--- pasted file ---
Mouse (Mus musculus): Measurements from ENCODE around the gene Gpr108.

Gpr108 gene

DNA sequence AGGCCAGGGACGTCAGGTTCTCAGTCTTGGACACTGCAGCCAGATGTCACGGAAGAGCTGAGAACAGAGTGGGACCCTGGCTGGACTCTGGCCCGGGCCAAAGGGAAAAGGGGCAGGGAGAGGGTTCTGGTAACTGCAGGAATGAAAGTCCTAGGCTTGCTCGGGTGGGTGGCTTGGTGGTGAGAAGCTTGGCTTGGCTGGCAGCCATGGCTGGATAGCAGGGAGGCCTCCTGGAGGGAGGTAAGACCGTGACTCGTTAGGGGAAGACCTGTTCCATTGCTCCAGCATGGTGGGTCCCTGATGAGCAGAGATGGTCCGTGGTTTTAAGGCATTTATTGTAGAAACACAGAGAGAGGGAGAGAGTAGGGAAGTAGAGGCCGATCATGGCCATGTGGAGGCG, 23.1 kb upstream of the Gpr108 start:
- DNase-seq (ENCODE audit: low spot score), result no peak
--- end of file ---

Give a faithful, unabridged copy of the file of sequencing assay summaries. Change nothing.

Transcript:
Mouse (Mus musculus): Measurements from ENCODE around the gene Gpr108.

Gpr108 gene

DNA sequence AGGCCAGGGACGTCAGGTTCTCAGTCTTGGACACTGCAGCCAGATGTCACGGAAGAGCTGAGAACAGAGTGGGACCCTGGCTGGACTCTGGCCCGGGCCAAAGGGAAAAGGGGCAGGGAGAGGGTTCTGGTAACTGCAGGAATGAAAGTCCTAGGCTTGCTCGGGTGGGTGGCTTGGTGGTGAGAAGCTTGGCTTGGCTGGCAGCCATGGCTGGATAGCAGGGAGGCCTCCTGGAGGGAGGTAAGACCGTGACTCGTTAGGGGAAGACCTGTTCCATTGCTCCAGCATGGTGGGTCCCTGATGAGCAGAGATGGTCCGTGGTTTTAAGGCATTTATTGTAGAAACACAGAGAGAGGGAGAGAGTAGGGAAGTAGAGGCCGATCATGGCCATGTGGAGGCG, 23.1 kb upstream of the Gpr108 start:
- DNase-seq (ENCODE audit: low spot score), result no peak